The northwest-side restaurant opened 22 years ago as the second of three Bravo! eateries that once operated in the area, occupying a 7,451-square-foot space in the Willow Lake East shopping center at 2658 Lake Circle Drive, at the northwest corner of West 86th Street and Township Line Road.

Brugge Brasserie

Broad Ripple restaurant Brugge Brasserie—known for serving cones of “frites” (or fries) as well as crepes, mussels and Belgian ales—closed permanently after trying to make a go of it by serving takeout through April.

Ted Miller launched the restaurant, 1011 E. Westfield Blvd., with his wife, Shannon Stone, in 2005 with their former Broad Ripple High School classmates Eli Schloss and Abraham Benrubi as co-owners.

Old Pro’s Table

Old Pro’s Table, a 30-year-old sports bar in Broad Ripple, called it quits permanently in mid-May.

In addition to alcohol, the establishment at 827 Broad Ripple Ave. offered a menu that included thin-crust pizza, wings, nachos, chicken tenders and fries. The tavern and eatery finished first in the 2016 WRTV BestBarIndy competition.

Next Door American Eatery

Kimbal Musk opened the casual Next Door American Eatery in May 2018 at 4573 N. College Ave., in a former Double 8 grocery store. He said the restaurant was already struggling when he decided to close it permanently in late March.

The restaurant was part of the Boulder, Colorado-based Kitchen Restaurant Group that was co-founded in 2004 by Musk’s older brother, Kimbal Musk. The company said it planned to reopen the more upscale Hedge Row eatery at 350 Massachusetts Ave.

Redemption Alewerks

Redemption, a 6-year-old brewpub, permanently closed in late April, citing “the difficult landscape we are all living through.”

The establishment opened in late 2014 in the former location of Blue Crew Sports Grill at 7035 E. 96th St.

Stacked Pickle

Former Indianapolis Colts linebacker Gary Brackett announced in early May that he was shutting down his Stacked Pickle chain of sports bars, saying that the pandemic’s uncertainty, combined with lost business and a lack of sports events, left him with no viable options but to close.

Stacked Pickle lists 10 locations on its website—nine in Indiana and one in Dayton.

Stacked Pickle was founded by Chris Long, who opened the first restaurant in 2010. Brackett became a partner and eventually bought out Long in 2014 as Brackett Restaurant Group LLC.

On the brink?

The bankruptcy of its parent company casts doubt on the futures of Rock Bottom Restaurant & Brewery in downtown Indianapolis and Logan’s Roadhouse steakhouses in Plainfield, Noblesville and Greenwood.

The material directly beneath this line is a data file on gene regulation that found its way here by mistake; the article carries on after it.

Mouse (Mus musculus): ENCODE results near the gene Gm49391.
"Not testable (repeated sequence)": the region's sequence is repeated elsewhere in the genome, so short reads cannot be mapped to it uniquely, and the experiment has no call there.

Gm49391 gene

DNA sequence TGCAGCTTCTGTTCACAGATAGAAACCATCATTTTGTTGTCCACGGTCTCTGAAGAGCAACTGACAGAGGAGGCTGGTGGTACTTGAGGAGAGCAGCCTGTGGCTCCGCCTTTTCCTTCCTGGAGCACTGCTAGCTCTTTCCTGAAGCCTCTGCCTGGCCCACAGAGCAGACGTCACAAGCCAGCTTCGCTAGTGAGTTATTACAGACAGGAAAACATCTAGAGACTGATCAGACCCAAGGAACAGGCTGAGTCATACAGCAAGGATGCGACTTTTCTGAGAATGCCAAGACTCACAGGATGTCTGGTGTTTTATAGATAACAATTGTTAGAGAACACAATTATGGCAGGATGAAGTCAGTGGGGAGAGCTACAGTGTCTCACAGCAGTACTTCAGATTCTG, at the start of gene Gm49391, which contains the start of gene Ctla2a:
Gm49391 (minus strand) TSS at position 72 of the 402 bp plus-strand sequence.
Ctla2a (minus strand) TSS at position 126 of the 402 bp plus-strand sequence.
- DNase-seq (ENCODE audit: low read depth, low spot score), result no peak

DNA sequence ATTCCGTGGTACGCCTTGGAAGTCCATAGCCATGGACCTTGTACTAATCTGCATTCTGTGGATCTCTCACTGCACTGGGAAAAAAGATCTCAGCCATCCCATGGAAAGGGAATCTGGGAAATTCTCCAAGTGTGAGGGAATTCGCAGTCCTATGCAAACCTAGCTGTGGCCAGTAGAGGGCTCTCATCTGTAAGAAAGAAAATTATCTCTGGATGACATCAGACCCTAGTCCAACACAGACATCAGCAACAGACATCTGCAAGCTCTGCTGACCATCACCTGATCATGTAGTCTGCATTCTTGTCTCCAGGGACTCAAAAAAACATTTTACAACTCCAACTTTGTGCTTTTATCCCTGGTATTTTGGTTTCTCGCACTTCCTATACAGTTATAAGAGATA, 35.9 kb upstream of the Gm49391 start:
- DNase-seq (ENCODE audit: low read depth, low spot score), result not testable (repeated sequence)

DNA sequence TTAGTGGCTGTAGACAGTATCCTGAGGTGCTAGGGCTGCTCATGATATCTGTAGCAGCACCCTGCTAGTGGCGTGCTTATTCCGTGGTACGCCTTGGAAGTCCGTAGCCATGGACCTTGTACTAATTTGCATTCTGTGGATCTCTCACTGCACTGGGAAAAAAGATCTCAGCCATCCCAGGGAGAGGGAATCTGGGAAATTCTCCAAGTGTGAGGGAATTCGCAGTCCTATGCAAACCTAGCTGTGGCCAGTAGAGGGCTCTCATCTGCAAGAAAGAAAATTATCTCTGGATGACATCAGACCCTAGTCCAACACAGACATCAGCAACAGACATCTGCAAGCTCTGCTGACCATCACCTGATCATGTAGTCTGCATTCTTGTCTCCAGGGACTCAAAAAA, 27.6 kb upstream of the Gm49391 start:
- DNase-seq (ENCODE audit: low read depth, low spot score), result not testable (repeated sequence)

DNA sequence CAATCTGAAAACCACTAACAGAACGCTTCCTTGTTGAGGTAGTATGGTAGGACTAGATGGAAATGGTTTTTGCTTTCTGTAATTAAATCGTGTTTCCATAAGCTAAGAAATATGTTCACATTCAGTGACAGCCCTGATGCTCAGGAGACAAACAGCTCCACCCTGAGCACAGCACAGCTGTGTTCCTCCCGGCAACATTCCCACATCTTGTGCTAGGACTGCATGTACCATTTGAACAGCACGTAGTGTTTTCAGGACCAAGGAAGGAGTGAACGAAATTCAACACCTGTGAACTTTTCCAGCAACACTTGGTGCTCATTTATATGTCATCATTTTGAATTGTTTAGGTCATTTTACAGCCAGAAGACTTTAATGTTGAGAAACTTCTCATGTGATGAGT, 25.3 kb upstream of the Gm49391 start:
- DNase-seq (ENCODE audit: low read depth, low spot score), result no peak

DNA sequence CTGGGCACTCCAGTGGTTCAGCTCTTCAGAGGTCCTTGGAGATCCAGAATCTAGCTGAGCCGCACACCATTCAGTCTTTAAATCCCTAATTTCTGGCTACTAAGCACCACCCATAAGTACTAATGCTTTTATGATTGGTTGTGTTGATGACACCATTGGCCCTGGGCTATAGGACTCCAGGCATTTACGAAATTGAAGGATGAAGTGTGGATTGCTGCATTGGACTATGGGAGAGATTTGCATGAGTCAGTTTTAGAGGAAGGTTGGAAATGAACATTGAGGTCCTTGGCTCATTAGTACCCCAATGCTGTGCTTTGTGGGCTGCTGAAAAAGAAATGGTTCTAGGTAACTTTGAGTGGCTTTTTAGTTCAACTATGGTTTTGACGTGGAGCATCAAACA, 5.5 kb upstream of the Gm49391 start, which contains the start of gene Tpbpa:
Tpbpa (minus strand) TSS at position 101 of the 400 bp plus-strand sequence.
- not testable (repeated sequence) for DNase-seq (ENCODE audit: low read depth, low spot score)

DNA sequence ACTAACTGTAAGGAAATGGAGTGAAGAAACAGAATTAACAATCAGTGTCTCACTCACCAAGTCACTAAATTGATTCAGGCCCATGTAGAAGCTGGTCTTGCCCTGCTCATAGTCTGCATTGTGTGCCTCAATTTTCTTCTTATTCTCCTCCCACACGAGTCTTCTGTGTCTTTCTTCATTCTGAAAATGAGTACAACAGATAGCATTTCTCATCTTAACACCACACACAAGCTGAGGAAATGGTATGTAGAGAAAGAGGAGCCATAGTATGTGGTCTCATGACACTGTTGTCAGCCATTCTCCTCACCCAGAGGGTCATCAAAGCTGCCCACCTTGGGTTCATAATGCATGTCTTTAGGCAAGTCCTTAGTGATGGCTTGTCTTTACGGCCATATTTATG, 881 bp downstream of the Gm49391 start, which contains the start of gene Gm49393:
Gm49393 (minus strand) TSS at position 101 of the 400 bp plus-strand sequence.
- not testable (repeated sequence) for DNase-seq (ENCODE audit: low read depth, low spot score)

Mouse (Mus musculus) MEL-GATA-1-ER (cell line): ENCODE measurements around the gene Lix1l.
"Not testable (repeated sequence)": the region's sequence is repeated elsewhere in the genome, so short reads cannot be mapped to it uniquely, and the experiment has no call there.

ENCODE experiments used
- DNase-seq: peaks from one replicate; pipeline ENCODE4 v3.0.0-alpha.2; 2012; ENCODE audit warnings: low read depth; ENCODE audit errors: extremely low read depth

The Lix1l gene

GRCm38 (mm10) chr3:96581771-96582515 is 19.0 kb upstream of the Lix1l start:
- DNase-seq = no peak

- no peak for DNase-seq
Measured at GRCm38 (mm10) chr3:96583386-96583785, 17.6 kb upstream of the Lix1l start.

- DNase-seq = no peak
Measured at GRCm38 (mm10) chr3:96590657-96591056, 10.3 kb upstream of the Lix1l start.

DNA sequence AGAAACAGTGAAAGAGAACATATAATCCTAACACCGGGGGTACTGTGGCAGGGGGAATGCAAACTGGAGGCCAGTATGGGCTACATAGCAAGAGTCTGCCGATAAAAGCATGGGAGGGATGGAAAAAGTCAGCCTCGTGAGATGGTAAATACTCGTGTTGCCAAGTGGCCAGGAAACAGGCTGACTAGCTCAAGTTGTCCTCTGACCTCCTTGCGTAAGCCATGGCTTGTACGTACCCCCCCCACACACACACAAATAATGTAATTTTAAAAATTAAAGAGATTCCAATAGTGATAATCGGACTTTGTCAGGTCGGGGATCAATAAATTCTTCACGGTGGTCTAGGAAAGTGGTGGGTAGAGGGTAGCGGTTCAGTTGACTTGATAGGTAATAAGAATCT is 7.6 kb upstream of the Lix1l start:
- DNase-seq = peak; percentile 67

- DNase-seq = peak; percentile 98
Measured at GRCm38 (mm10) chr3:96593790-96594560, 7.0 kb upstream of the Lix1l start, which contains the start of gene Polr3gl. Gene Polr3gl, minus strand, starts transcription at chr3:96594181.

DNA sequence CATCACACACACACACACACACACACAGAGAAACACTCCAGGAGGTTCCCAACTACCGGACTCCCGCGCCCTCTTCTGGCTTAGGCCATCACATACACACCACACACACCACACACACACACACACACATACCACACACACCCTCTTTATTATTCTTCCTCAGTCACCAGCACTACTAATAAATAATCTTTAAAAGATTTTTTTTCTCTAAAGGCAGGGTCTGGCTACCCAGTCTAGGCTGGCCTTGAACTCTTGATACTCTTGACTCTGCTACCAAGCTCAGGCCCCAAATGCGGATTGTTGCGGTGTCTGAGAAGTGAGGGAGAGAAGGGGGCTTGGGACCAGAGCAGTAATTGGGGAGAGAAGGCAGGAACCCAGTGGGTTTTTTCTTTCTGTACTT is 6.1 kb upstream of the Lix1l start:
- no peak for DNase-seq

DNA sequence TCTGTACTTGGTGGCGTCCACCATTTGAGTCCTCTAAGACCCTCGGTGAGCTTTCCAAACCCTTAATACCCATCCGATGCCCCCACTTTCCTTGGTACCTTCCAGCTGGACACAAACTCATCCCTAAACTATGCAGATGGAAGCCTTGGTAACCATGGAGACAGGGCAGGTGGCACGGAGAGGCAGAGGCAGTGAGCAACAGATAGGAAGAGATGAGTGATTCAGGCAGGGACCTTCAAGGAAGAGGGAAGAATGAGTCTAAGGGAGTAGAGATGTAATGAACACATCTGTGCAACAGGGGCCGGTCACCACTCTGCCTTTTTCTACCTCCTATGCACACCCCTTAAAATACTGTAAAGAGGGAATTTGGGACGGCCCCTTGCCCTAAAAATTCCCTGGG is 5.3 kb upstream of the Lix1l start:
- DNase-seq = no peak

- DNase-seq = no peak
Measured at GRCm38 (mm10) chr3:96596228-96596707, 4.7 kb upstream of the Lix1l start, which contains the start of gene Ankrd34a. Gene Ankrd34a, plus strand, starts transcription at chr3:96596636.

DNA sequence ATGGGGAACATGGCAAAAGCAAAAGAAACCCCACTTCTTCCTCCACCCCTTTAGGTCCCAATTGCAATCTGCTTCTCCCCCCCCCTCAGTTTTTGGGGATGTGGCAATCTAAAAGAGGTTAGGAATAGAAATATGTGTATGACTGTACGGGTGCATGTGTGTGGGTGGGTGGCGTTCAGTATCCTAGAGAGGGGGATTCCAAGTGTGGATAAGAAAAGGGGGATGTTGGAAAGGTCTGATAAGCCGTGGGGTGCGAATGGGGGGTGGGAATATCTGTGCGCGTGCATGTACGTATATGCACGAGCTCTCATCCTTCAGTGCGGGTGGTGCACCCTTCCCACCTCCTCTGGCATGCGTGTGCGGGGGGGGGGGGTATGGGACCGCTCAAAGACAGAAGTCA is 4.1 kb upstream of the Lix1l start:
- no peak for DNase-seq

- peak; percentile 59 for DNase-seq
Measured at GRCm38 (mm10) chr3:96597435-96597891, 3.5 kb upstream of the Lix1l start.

CraftWorks filed for protection from its creditors in early March and closed more than 330 restaurants around the country. The restaurants have yet to reopen.

A bankruptcy judge last week approved an acquisition of CraftWorks by its main lender, New York-based Fortress Investment Group, for a lower-than-expected $93 million. Fortress has committed to reopen only about 150 restaurants.

Rock Bottom has operated at 10 W. Washington since 1996. A north-side Rock Bottom closed in 2017.

The Logan’s Roadhouse locations opened in 1991.

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8 thoughts on “BBQ joint, Books & Brews site join long list of area restaurants to call it quits during pandemic

  1. The Logan’s Roadhouse in Greenwood by the mall looked pretty closed to me last Sunday night. The signs were taken down and there was a for sale sign up front.

    1. Logan’s was owned by Craftworks who filed bankruptcy. All 500+ restaurants owned by craftworks are done, including Logan’s and Rock Bottom.

  2. West of i-69 on 96th Street, the signs have all been removed from Bob Evans. East on 96th Street, a sign on the door of Ruby Tuesday says the property is under the control of the landlord. That one is no surprise.

  3. Craftworks was acquired by Fortress, which plans to reopen about 150 restaurants. Some Logan’s have reopened. The acquisition also included Old Chicago Pizza, and some of those have reopened.

  4. Bravo! was tanking prior to SARS-CoV-2 appearing in the news. The virus just gave them a convenient excuse to not go through the motions of bad management struggling to decide if it was going to sink or swim and it wasn’t working very hard to try to right itself.